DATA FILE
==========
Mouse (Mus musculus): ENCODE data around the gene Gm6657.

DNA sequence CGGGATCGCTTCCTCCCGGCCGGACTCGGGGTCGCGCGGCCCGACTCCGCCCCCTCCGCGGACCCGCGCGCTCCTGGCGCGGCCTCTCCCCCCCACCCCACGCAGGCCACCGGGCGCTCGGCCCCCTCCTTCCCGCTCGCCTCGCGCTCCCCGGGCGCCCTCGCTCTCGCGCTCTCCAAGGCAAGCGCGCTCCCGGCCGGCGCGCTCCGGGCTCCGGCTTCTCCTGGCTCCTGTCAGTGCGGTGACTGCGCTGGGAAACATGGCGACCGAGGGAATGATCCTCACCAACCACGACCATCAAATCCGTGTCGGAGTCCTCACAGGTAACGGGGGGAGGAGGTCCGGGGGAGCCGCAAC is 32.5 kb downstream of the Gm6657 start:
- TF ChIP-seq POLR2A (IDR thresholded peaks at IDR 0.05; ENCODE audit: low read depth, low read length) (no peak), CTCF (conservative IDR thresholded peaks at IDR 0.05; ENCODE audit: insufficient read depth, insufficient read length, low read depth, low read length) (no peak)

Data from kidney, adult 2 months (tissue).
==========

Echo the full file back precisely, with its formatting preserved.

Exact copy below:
Mouse (Mus musculus): ENCODE data around the gene Gm6657.

DNA sequence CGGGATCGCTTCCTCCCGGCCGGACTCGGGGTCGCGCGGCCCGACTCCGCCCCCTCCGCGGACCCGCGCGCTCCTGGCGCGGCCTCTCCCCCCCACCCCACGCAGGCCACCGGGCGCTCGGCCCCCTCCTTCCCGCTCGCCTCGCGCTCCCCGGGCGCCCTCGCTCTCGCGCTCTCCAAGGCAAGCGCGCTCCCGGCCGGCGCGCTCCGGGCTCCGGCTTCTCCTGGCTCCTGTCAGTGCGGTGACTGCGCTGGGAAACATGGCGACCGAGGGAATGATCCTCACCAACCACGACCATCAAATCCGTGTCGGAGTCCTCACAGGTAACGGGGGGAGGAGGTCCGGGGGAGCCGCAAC is 32.5 kb downstream of the Gm6657 start:
- TF ChIP-seq POLR2A (IDR thresholded peaks at IDR 0.05; ENCODE audit: low read depth, low read length) (no peak), CTCF (conservative IDR thresholded peaks at IDR 0.05; ENCODE audit: insufficient read depth, insufficient read length, low read depth, low read length) (no peak)

Data from kidney, adult 2 months (tissue).